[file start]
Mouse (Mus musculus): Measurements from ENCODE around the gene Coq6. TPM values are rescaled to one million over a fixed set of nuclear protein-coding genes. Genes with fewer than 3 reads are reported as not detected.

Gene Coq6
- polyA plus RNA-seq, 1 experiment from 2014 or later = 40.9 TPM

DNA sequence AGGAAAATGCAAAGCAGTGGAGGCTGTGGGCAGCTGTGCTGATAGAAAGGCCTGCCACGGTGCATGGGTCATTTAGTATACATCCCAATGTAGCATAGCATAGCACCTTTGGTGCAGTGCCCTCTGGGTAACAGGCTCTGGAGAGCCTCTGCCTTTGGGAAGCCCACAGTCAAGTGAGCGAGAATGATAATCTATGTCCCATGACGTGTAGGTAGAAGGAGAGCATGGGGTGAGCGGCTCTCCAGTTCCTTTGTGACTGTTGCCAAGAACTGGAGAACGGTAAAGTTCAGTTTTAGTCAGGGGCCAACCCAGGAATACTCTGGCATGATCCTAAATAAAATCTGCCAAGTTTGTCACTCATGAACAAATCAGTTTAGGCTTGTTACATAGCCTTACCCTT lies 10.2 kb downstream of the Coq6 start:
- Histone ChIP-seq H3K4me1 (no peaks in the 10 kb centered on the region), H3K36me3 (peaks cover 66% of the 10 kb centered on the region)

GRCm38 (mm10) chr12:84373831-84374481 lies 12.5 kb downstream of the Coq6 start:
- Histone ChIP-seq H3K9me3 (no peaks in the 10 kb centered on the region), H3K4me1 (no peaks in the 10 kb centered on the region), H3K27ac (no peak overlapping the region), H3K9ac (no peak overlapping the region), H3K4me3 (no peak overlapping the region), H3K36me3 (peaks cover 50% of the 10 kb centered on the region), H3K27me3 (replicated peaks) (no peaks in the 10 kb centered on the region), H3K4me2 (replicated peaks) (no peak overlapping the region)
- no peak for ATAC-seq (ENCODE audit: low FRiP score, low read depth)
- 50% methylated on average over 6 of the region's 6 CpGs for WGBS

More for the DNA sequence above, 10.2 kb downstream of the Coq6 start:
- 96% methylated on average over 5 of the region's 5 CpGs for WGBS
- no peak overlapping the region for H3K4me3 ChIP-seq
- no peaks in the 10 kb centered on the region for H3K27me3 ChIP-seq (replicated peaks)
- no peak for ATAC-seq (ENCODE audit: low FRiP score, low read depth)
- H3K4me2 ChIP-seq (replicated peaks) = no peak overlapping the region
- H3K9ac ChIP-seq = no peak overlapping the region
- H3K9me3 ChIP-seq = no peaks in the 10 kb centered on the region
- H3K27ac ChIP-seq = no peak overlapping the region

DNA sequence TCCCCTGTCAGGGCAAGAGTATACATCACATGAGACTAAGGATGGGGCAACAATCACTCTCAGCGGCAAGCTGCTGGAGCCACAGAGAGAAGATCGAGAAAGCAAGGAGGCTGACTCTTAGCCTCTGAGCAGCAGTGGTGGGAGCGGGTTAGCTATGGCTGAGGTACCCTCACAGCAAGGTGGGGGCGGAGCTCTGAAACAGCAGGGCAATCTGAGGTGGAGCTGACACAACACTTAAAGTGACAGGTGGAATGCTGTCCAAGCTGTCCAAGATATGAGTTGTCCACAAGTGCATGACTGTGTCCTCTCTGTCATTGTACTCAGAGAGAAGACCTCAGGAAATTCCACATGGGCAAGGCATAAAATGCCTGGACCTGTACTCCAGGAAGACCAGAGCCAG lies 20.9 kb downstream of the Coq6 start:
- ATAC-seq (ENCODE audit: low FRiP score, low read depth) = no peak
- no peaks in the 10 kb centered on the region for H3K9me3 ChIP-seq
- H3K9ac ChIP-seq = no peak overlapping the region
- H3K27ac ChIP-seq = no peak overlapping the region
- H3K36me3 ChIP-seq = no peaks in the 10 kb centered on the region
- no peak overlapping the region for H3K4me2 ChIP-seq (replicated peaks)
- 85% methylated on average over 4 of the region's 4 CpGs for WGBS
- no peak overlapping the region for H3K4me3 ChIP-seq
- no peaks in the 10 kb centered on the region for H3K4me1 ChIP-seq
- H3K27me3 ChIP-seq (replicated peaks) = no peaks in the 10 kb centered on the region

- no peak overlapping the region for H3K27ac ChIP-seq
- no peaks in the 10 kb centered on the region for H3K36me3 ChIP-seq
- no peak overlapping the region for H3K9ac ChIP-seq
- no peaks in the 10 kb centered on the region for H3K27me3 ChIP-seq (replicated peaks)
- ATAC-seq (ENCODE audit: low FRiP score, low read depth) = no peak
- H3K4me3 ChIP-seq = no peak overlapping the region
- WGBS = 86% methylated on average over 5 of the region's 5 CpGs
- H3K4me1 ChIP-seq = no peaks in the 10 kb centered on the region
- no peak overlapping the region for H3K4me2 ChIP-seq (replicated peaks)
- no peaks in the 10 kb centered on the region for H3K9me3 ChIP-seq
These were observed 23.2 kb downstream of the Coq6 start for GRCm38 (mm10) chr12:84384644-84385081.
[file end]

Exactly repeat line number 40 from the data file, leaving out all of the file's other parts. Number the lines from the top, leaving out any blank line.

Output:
These were observed 23.2 kb downstream of the Coq6 start for GRCm38 (mm10) chr12:84384644-84385081.